Figure 2. The left panel shows the cross-dispersion profile from the NUV spectrum of an extended source. The three primary science aperture (PSA) extraction regions are shown in gray, the wavelength calibration aperture (WCA) extraction regions are shown in green, and the background extraction regions from the original NUV XTRACTAB reference file are shown in light blue. These original background extraction regions show an overlap with the wings of the PSA profile that results in an over-subtraction of flux from the source spectra. The new NUV XTRACTAB reference file moves these background regions, shown in magenta, closer to the edge of the detector. The right panel shows the change in the NUV spectra upon using the new reference file. The FUV spectrum (used as a reference) is shown in red, the NUV spectrum extracted with the previous reference file is shown in green, and the NUV spectrum extracted with the new reference file is shown in blue. We observe a +14% change (residuals shown as the black curve in the bottom right panel) in the NUV flux of this target, suggesting that the NUV flux is recovered with the new reference file.
On March 22, 2022, a transient hot spot appeared on the COS FUVA detector in a region that overlaps the science spectrum extraction zone of LP4 (Figure 3; top panel). At this time, LP4 was the default location for G160M and G130M/1222 spectroscopy. Starting in October 2022, LP4 is the default location only for G130M/1222 spectroscopy, although some G160M exposures continue to be placed there. This hot spot was originally discussed in the second June 2022 STAN article; here we provide more details and report the delivery of a new FUV hotspot table (SPOTTAB) reference file that corrects for it.
This hot spot can add extra counts to science exposures, in some cases reaching >400 counts/sec, and can appear as a strong false emission line in reduced spectra (Figure 3; bottom panel). The COS team manually inspected all FUVA LP4 exposures taken between March 22 and August 15 to identify affected images and updated the SPOTTAB file accordingly. Manual inspection has not been performed for previous hotspots, but it was judged to be useful in this case, as the hotspot is highly transitory but lands on the science spectrum zone of LP4 which is highly used. Testing showed that the new SPOTTAB file successfully removes the extra hot spot counts from all affected images (Figure 3; bottom panel), and the updated SPOTTAB file was delivered on September 16, 2022. The COS team will continue to monitor all future exposures for hot spot occurrences and update the SPOTTAB as needed. Table 1 provides the wavelength ranges that may have been affected by this hot spot. The wavelength ranges are significantly larger than the width of the hot spot, because its position depends on the FP-POS used. Users with data taken in the affected modes between March 22 and August 15, 2022, and for which visual inspection shows unexpected emission in the wavelength ranges listed in Table 1, are encouraged to download corrected data products from MAST.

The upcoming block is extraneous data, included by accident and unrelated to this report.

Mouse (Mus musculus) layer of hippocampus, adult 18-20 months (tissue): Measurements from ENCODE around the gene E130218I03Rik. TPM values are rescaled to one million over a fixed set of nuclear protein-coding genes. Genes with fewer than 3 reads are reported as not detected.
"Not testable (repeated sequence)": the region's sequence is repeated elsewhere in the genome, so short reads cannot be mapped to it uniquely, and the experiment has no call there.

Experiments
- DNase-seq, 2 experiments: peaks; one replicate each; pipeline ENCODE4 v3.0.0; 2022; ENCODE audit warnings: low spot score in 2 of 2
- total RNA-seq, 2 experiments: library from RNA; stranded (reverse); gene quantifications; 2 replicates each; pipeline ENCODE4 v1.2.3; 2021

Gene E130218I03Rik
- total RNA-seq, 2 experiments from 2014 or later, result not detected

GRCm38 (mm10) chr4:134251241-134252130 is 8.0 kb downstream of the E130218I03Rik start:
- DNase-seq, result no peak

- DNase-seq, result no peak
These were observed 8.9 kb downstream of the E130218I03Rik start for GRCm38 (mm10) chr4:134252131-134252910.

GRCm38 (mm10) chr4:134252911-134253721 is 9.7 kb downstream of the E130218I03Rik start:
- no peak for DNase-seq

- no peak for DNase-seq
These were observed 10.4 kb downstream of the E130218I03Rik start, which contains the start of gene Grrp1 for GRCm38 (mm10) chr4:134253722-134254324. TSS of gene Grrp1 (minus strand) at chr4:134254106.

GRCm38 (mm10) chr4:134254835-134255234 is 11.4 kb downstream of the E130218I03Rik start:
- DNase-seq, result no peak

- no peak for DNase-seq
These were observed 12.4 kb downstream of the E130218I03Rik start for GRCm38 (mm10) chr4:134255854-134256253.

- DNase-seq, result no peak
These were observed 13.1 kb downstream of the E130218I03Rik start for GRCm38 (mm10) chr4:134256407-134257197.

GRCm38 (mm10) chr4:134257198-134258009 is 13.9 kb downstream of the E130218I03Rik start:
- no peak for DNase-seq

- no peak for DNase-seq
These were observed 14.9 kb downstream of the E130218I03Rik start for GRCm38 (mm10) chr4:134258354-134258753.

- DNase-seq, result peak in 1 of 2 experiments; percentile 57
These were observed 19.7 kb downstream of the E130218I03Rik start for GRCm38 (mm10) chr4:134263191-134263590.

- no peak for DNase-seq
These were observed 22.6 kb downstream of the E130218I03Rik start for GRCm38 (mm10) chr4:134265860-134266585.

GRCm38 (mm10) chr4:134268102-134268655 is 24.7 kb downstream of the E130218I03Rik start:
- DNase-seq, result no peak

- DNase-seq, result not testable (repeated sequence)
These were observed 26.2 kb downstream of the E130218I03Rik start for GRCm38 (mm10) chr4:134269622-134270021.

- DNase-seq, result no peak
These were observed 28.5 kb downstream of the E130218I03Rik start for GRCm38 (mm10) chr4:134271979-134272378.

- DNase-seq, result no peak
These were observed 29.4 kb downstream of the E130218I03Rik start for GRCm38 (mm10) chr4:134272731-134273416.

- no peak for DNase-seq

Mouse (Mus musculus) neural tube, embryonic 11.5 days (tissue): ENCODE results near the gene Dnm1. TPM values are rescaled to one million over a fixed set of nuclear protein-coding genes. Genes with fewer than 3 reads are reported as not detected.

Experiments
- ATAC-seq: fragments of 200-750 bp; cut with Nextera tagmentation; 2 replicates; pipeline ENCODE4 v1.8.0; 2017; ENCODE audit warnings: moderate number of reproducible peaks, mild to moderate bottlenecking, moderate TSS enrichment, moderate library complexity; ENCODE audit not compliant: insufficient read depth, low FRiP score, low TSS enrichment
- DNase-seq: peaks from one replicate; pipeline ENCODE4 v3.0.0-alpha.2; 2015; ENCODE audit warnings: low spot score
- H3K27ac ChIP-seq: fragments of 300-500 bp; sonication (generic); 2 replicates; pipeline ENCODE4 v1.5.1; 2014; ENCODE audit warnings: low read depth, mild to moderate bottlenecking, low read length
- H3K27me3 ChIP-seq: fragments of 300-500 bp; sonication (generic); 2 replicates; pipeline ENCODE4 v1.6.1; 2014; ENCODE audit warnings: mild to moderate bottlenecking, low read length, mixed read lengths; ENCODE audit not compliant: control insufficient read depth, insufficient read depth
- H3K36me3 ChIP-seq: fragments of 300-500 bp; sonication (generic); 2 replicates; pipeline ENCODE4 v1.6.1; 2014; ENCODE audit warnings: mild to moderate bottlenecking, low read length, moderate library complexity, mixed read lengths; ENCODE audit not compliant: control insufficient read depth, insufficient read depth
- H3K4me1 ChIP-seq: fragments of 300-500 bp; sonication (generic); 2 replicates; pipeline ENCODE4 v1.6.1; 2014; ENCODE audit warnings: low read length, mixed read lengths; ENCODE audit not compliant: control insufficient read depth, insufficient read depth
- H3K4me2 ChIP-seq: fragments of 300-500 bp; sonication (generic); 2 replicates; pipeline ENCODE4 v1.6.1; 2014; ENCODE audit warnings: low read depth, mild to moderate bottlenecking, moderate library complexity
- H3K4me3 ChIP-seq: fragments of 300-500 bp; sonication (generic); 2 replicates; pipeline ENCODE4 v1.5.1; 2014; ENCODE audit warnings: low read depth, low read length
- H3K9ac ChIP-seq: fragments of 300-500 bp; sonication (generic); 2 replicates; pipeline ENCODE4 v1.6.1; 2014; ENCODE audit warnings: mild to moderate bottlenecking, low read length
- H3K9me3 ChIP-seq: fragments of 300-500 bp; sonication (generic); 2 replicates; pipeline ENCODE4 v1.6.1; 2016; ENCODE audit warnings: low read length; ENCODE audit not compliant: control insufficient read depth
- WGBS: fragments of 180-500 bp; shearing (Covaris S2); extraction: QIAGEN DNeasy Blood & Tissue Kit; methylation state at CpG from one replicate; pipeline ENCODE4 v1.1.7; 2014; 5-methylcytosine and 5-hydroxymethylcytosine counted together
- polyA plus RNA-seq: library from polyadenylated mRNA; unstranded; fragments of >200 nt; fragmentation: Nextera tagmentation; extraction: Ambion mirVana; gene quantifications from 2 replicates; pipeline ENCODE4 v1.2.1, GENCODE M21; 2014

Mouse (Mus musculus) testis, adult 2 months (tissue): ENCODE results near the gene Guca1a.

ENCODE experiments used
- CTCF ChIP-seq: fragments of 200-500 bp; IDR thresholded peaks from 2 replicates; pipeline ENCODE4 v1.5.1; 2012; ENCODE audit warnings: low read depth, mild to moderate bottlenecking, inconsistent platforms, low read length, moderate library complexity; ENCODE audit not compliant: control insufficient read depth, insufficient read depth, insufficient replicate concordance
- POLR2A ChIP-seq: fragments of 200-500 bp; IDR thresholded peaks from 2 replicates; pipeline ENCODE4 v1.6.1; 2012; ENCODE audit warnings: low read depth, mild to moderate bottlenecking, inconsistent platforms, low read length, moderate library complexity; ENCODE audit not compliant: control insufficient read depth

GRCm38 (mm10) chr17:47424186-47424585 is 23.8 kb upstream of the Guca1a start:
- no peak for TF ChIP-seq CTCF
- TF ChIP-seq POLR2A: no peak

Figure 3. The top panel shows a binned count map for an LP4 FUVA exposure affected by the transient hot spot. The cyan box shows the approximate region added to the SPOTTAB file, which instructs CalCOS to ignore counts in that region for the specified time range. The bottom panel shows an example x1dsum spectrum processed with the old (green) and new (black) SPOTTAB files. The inset plot in particular shows that the updated SPOTTAB file successfully removes the counts added by the hot spot.
Table 1: Approximate wavelength of the LP4 hot spot for each potentially affected cenwave.
Hot Spot Wavelength Range (Å)
|1313 - 1322
|1644 - 1654
|1688 - 1699
|1700 - 1711
|1712 - 1722
|1723 - 1734
|1736 - 1746